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A Deeper Look Into The Cosmos: First Images from The James Webb Space Telescope

On December 25th, 2021, the James Webb Space Telescope – a large, infrared telescope – was launched into space from the European Space Agency (ESA) facility in French Guiana. Its purpose: to act as “the premier observatory of the next decade, serving thousands of astronomers worldwide”.

Five days ago, on July 12th, 2022, the first set of images of the decades-long project was revealed to the public.

They were magnificent.

Thousands of individuals from around the world collaborated on this venture, dedicating decades of time, hard work, testing, research, and curiosity to the project.

The telescope was assembled with several “innovative technologies” designed and developed specifically for the JWST. The Near Infrared Spectrograph (NIRSpec) and Mid-Infrared Instrument (MIRI) – which observe light between 0.6 and 5 microns in length and 5 to 28 microns in length, respectively – are but a couple of features sported by the telescope.

Like most who saw the images generated by the JWST, I was in absolute awe. The resolution of and information within each image are incredible. Details never before seen were revealed and the possibilities of what could be learned from data collected by the JWST started to become just as clear.

Every image is quite wondrous. However, I'm particularly drawn to three of them. The view of stellar death seen in the images of NGC 3132 or the “Southern Ring Nebula” is incredible. The shell-like clouds of dust surrounding the binary star system – both in different stages of their respective life cycles – breath life into the image, and help one better appreciate just how dynamic stars can be.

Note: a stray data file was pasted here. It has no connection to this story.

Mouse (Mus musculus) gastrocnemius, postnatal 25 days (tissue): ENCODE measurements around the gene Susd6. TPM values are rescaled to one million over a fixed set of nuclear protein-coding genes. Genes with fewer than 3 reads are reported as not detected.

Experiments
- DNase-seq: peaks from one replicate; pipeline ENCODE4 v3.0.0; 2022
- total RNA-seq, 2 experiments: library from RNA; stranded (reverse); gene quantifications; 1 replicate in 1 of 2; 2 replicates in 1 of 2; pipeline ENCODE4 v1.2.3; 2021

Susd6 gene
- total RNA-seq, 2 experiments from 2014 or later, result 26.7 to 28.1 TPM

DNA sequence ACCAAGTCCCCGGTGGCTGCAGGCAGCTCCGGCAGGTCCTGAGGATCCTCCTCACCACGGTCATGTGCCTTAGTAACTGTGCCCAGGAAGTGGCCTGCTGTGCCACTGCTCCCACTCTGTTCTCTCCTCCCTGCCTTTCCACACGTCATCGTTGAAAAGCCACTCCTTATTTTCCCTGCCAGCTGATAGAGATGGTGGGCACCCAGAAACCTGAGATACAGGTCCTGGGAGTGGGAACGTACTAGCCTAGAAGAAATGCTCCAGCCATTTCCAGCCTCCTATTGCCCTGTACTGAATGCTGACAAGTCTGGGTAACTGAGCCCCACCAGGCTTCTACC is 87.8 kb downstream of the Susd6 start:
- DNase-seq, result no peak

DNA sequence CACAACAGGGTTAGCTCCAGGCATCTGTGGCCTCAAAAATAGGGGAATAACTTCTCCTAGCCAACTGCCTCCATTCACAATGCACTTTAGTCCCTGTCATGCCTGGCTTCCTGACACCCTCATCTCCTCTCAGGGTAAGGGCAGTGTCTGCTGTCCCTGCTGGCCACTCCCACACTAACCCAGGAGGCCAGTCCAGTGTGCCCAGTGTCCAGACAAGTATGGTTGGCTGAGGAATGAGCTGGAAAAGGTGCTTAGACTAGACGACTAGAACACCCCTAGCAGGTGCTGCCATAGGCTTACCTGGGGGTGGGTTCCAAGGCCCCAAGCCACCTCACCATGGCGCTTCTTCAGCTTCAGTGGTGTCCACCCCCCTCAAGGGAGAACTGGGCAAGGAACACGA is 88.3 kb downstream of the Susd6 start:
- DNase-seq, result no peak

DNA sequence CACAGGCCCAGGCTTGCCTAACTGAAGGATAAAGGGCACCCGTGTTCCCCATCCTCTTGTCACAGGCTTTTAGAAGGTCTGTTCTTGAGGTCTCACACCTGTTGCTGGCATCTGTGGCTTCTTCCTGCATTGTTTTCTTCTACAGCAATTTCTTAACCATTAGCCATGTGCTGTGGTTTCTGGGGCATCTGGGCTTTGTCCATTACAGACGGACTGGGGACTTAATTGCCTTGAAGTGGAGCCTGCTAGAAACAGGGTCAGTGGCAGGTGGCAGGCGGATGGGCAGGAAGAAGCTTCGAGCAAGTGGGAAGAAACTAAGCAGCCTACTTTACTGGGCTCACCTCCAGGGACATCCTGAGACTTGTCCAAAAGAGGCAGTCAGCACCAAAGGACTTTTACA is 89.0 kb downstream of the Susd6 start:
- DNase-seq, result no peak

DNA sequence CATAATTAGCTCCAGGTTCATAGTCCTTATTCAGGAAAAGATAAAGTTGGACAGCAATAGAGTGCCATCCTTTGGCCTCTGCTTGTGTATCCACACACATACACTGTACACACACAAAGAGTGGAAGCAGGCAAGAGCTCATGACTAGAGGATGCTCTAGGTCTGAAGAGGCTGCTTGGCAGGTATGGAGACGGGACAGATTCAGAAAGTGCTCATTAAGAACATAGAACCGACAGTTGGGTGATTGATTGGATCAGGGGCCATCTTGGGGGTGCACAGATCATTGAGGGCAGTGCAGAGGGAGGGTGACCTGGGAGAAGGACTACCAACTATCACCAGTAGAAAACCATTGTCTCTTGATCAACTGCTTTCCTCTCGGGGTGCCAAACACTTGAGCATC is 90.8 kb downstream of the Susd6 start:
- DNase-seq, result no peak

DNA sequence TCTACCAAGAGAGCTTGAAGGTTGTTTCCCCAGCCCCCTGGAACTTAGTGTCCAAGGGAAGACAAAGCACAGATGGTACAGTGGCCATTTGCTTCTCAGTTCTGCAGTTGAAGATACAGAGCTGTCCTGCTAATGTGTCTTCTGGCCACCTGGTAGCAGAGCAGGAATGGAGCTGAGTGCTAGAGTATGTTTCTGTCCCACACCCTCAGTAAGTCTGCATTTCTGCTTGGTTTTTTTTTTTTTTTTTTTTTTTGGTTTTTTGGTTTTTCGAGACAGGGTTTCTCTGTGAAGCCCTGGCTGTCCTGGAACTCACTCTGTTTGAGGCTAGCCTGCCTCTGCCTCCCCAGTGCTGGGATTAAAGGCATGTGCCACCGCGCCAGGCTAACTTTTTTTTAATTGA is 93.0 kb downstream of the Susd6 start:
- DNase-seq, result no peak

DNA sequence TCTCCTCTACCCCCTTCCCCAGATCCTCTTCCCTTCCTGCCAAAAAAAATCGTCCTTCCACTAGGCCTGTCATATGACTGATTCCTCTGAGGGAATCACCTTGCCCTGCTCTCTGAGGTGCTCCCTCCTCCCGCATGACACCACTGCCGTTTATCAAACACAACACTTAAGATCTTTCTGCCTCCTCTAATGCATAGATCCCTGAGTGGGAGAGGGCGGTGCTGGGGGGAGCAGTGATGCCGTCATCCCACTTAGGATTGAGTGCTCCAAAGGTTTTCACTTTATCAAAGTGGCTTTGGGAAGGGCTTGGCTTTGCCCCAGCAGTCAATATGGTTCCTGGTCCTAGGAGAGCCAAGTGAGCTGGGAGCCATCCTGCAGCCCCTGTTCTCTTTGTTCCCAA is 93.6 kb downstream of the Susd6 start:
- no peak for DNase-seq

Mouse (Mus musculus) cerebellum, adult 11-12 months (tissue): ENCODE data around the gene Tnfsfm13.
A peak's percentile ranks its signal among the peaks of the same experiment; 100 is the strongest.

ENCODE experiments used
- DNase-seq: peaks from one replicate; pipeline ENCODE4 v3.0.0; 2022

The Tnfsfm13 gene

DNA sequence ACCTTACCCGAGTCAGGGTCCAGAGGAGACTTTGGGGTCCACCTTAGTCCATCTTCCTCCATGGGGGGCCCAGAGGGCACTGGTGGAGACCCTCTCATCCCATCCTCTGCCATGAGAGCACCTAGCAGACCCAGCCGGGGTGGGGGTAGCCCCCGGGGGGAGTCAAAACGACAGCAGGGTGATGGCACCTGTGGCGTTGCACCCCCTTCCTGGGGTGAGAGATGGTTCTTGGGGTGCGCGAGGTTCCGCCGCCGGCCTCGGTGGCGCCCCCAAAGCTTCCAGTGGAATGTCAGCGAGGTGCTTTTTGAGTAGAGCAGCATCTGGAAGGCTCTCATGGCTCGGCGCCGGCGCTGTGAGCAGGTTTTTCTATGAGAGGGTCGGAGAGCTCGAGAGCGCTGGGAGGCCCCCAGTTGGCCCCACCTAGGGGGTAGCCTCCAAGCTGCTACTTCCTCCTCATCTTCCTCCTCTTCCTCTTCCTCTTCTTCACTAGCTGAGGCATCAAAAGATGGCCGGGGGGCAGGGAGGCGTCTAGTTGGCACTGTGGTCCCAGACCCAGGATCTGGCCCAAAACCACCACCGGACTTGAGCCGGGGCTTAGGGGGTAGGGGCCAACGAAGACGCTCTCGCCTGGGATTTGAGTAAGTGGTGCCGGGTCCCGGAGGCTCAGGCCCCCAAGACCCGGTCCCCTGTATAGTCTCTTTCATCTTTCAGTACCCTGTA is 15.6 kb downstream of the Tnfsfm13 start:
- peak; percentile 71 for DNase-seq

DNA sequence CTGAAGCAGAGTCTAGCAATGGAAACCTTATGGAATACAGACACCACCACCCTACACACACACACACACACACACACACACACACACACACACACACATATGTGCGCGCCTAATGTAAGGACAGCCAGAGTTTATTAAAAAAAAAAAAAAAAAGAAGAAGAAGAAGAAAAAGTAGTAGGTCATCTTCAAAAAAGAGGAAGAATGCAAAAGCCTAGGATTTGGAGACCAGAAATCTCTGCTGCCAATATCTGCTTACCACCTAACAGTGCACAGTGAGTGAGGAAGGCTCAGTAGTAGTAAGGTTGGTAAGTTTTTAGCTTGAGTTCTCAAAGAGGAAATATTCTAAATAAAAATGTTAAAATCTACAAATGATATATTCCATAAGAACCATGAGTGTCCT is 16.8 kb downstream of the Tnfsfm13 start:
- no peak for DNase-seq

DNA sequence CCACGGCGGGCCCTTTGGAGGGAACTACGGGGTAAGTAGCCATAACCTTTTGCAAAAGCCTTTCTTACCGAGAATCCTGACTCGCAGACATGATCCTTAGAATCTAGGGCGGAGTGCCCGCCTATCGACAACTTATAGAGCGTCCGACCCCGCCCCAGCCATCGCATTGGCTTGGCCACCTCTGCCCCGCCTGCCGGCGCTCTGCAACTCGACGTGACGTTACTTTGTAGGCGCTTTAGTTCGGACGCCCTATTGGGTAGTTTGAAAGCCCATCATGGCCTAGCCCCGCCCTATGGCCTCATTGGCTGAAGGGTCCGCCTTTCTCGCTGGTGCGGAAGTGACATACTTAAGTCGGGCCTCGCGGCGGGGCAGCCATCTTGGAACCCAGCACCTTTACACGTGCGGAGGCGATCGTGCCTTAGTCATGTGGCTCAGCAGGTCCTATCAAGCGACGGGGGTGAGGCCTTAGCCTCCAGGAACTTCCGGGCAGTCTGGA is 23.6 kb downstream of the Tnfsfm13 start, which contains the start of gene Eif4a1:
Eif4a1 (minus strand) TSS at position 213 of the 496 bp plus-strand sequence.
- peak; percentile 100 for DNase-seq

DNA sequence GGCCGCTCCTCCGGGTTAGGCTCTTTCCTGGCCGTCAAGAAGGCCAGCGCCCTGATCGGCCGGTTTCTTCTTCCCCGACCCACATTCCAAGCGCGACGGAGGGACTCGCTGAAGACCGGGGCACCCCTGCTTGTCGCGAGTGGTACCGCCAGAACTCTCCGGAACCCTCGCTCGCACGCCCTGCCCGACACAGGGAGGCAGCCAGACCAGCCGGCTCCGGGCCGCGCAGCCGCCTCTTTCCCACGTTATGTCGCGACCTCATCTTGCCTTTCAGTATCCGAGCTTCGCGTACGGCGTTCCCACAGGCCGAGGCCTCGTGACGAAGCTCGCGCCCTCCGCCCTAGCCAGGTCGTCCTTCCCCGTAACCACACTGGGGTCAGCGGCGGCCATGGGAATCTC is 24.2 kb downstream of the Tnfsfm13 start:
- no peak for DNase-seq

The next image is Webb’s First Deep Field, an absolutely amazing image of the galaxy cluster SMACS 0723. Two things in particular impressed me about this image. The first thing is understanding how far the light from particular galaxies had to travel to reach the detectors of the JWST. Scientists estimate the light from one of the oldest galaxies in the image to be approximately 13.1 billion years old, fewer than 800 million years removed from the Big Bang. To visualize a light source from so far into the past is absolutely incredible.

The second thing that amazes me is the scale of what this image represents, with regards to viewing the Universe. This particular image covers a part of the sky equivalent to the area covered by a grain of sand held at arm’s length towards the sky.

This image – loaded with galaxies near and far, young and old (all relatively speaking) – represents such a small slice of what there is to visualize that it bends the mind. The scales of astronomical bodies, ages and distances will never fail to humble, yet inspire the curious.

The final image – and what I suspect is the frontrunner for the "Screensaver/Wallpaper of the Year" award – is my personal favorite. The clarity and scale of the image – a marked improvement from that of the Hubble – reveal more details of the stellar nursery that is NGC 3324, a star-forming region in the Carina Nebula. Aside from the detail of the image, once again, the scale of this stellar nursery is what amazes me. The peaks in this image are approximately seven light years or 41 TRILLION miles tall. Images like this have always been awe-inspiring, but learning the scale of structures like this never fail to place things in perspective.

Per NASA, the JWST will “study every phase in the history of our Universe, ranging from the first luminous glows after the Big Bang, to the formation of solar systems capable of supporting life on planets like Earth, to the evolution of our own Solar System”.

The people at NASA, the CSA, and the ESA are doing humanity a great service, inspiring us to look up and wonder.




Image/Data Credits: National Aeronautics and Space Administration (NASA), European Space Agency (ESA), Canadian Space Agency (ASC-CSA), Space Telescope Science Institute (STScI)


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